27 December 2010


What is the purpose of a book exactly? Does it exist for enjoyment? For escapism? For learning? Does the answer to this question depend on the book's genre?

I recently (yesterday) finished reading His for the Holidays (anthology)...and I loved it! But reading it got me to thinking about the purpose of an anthology. For example, by the end of Mistletoe at Midnight (LB Gregg) I was asking myself why I hadn't read any of LB Gregg's books before now! And I own one! I honestly didn't want the novella to end, and almost felt...peeved that it did and that I had to read something else. But, finishing Mistletoe at Midnight lead me to Harper Fox's Nine Lights over Edinburgh, which ended up being my favourite of all the novellas. This was the novella that lingered (that still lingers)...had me asking questions...and wanting more. The characters (James and Tobias) were wounded and flawed, two character traits that I love. Their journey was not short or easy...and they still have so far to go. Even now, I still can't see the novella ending where it did. Yes, the ending worked, but *stamps feet* I want...more! Doesn't everyone? *grin*

And then I was struck by the 'why' of anthologies. Their purpose is to introduce readers to unknown authors...or to authors they know but are hesitant to try. Yes, sometimes these novellas are part of a series (am thinking of Burning Up, which contained a Psy-Changeling novella by Nalini Singh) but...anthologies are like a taste test. I'm not sure if this happens where you live, but here, if a company wants to introduce a customer to a product (I'm thinking of a food product), they set up a stall in a supermarket and permit the customer to try the product. And that's what anthologies are in a way. Well, not quite as you purchase anthologies *watches analogy fall apart* but they permit the reader to discover an author they wouldn't have otherwise tried. So will I be reading more stories by Harper Fox? Definitely!

So, what do you think the purpose of an anthology is?


  1. I think that's the main purpose! In fact, I think TQ had a line of short anthologies that they called Taste Tests. :)

    Personally, I think that releasing an anthology as a set of shorts works better for ereaders. I'm thinking of the TQ Healing Hearts Charity Sips, which, if you bought the entire thing, arrived as a single anthology - not very easy to deal with on an ereader, esp because my ereader needed to be seriously reset and lost some bookmarks... Compare that to the DSP Advent Calendar, which is roughly the same sort of thing, but the stories arrive individually. Much easier to deal with, and I've been reading the stories nearly as fast as they arrive... vs the TQ collection, which I finished (as much as I'm going to finish) three months after starting it.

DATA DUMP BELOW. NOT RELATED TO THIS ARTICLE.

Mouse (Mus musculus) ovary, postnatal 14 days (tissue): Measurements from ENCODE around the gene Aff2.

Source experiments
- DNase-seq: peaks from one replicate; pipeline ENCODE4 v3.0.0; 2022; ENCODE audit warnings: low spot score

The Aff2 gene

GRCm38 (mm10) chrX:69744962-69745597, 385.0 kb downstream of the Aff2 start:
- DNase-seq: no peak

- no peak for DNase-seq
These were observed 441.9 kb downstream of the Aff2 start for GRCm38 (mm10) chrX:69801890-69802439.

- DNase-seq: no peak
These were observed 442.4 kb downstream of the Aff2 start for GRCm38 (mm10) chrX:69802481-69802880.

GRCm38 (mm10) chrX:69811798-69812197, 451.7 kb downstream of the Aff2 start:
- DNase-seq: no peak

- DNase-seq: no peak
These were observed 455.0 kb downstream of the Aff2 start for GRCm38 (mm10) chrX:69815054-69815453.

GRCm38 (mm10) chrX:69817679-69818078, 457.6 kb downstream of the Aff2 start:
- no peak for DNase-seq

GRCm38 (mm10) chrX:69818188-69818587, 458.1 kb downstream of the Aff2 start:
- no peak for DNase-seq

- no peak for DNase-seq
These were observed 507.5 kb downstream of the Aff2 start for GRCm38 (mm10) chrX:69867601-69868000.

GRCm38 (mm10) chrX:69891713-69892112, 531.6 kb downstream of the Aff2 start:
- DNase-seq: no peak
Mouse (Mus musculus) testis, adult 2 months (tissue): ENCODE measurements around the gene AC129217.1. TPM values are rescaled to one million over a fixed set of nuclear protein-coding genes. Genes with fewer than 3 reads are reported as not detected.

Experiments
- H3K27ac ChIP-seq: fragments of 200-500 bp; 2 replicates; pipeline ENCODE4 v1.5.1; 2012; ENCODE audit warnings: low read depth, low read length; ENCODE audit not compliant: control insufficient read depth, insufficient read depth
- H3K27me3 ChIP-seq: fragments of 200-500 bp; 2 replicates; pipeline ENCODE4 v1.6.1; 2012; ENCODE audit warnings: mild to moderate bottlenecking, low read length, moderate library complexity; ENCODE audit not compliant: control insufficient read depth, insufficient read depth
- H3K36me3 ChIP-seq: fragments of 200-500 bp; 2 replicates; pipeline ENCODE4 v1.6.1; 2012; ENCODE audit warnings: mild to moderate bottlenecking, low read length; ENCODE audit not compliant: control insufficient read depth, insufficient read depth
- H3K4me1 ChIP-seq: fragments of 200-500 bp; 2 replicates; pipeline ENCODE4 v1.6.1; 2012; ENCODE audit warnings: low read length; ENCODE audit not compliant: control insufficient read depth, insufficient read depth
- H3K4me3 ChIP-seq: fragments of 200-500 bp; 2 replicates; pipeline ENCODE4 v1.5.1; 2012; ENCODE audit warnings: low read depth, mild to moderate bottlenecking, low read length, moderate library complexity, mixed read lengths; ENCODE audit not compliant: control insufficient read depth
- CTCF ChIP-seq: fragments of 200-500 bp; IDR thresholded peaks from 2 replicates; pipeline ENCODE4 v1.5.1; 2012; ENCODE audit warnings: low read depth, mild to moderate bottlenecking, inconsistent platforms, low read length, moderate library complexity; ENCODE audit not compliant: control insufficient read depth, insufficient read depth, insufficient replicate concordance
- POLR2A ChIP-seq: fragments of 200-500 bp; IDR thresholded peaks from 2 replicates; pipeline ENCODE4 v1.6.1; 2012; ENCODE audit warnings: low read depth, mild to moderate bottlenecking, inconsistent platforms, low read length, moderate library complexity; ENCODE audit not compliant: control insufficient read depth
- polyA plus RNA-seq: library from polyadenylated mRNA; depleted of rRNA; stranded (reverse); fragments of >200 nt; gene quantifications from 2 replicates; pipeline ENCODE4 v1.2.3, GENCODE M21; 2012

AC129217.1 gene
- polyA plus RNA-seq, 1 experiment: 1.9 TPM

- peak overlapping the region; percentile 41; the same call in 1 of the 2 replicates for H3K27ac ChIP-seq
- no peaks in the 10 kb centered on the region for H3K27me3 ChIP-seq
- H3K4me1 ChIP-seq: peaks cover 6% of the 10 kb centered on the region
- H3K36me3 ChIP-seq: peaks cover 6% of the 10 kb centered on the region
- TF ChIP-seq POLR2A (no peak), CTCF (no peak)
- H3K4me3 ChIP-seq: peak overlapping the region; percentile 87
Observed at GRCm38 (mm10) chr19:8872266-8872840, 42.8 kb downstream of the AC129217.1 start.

2. Chris - I didn't know about the Taste Tests! LOL! And if there were a lot of 'sips' in an anthology I can see how buying them individually would be easier to manage. Plus...that's usually why I don't buy anthologies as I'm scared of getting something I don't want to read. Oh, and one of my friends wrote a story for the Healing Hearts Charity Sips :)

  3. ...which you've read I see from your latest GoodReads update :)

  4. Orannia, I'm SO glad you enjoyed His for the Holidays. Particularly Harper Fox's story. It was also my favorite and the one that really glued the whole thing for me, although the other stories were wonderful as well. :)

    RE: Your question about anthologies. I read a LOT of them. And for me, it depends on the anthology. Some of them ARE taste tests where "new" stories are introduced and I do read them to "discover" those new-to-me authors. Others are more "collections" of works by single authors, and I read those to deepen my knowledge of a particular author's work. And yet others give an insight into particular series by providing a prequel or giving that secondary character an in-depth look.

    It's true that sometimes you don't get what you want in them. But by taking a chance on anthologies, I've "discovered" quite a few of my favorite writers. :) Meljean Brook is a good example and now I'll be looking at Harper Fox! *g*

  5. I think anthologies are definitely set up for "taste tests" or epilogues. A lot of times it is a short story showing more of the lives of previous characters. (not His of the Holidays though).

    I love this anth! And yes - Harper Fox is a great writer. She writes such damaged heroes...

  6. The Meredith Shayne story maybe?? I liked that one quite a bit. :)

  7. Hilcia - great insight, thank you! I'd forgotten about collections from single authors - I'm hanging out for just such a collection from Lynn Flewelling. And it's so nice to find someone who loved Nine Lights over Edinburgh as much as I did :)

    Mandi - I love this anthology too. Am am now so looking forward to reading more of Harper Fox's books!

    Chris - yes! *grin*

  8. I hardly ever read anthologies. I agree that they're set up as taste tests, but for some reason I've always preferred to just read a whole book.

  9. I'm with the crowd on this - definitely a tasting experience. But sometimes I just want a shorter story. I want it to be fast and heady - as the ones in His for the Holidays were. Great stories that were put together so well you couldn't get enough...but yet, were satisfied by what you got. IDK - I'm a fan of shorts and anthologies so I may not be the best person to comment. lol

  10. heidenkind - I think the taste test approach is why I've never really bought anthologies. I do borrow them from the library though :) And after reading Harper Fox's Nine Lights over Edinburgh I really want the full novel!

    Tracy - :) And great point! Sometimes novellas are...just want you want. Nothing big and cumbersome :)